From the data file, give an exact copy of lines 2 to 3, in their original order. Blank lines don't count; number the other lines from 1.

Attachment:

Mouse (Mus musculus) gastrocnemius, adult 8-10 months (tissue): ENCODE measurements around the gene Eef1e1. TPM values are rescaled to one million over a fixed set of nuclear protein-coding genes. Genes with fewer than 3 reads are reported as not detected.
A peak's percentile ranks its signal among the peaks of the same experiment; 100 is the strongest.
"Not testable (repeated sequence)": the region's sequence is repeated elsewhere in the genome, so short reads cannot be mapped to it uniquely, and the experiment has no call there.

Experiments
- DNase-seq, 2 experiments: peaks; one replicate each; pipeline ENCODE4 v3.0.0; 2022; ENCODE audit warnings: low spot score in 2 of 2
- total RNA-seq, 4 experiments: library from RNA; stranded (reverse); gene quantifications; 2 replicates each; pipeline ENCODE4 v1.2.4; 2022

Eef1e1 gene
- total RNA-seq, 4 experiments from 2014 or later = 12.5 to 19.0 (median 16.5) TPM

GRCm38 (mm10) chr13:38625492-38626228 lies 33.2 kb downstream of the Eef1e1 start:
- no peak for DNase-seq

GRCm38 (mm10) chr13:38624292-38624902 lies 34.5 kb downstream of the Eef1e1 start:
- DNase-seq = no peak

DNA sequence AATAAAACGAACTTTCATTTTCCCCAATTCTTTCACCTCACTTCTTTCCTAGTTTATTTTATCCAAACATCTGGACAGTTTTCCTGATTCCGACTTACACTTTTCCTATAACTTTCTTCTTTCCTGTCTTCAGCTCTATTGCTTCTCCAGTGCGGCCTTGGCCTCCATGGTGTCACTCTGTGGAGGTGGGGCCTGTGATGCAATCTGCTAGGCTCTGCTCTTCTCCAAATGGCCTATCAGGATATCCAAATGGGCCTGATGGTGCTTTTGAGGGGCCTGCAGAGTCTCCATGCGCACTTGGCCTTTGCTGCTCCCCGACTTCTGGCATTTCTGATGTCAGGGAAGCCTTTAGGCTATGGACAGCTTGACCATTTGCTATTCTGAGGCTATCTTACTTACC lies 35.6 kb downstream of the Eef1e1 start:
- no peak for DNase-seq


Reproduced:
A peak's percentile ranks its signal among the peaks of the same experiment; 100 is the strongest.
"Not testable (repeated sequence)": the region's sequence is repeated elsewhere in the genome, so short reads cannot be mapped to it uniquely, and the experiment has no call there.